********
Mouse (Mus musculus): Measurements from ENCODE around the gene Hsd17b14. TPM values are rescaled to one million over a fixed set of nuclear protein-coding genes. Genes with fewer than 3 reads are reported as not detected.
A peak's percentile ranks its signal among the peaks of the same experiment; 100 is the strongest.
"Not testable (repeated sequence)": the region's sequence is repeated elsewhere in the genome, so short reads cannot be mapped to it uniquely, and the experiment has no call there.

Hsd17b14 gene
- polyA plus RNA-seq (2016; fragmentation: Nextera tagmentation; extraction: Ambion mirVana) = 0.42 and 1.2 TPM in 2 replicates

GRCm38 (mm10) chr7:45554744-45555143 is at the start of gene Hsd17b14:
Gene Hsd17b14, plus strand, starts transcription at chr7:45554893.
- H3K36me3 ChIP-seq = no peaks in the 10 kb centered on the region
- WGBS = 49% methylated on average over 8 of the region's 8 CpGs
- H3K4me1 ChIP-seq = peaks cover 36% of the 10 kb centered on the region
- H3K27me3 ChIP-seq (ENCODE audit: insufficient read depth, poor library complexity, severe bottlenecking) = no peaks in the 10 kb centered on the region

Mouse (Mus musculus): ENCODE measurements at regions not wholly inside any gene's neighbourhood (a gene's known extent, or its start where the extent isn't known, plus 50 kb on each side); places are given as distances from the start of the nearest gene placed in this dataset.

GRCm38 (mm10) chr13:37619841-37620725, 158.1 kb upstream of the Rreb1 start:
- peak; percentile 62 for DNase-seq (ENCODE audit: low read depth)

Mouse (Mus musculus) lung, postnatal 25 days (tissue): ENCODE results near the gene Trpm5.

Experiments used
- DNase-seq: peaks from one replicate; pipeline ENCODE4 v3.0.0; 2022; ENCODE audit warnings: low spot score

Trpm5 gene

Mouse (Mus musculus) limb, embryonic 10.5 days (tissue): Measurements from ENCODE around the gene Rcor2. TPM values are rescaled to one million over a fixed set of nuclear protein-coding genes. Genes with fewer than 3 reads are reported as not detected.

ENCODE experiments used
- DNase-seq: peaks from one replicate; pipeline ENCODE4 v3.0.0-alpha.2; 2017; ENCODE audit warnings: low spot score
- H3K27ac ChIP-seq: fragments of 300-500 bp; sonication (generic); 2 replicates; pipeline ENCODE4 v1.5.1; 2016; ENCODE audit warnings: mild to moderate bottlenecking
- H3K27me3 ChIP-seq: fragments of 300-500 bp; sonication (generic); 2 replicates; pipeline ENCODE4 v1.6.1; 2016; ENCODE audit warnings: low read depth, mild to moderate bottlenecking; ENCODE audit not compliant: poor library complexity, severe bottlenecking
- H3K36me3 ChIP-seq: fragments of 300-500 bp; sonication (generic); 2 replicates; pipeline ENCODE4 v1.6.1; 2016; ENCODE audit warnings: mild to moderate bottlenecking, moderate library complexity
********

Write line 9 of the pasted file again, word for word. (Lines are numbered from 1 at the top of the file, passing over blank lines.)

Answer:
- WGBS = 49% methylated on average over 8 of the region's 8 CpGs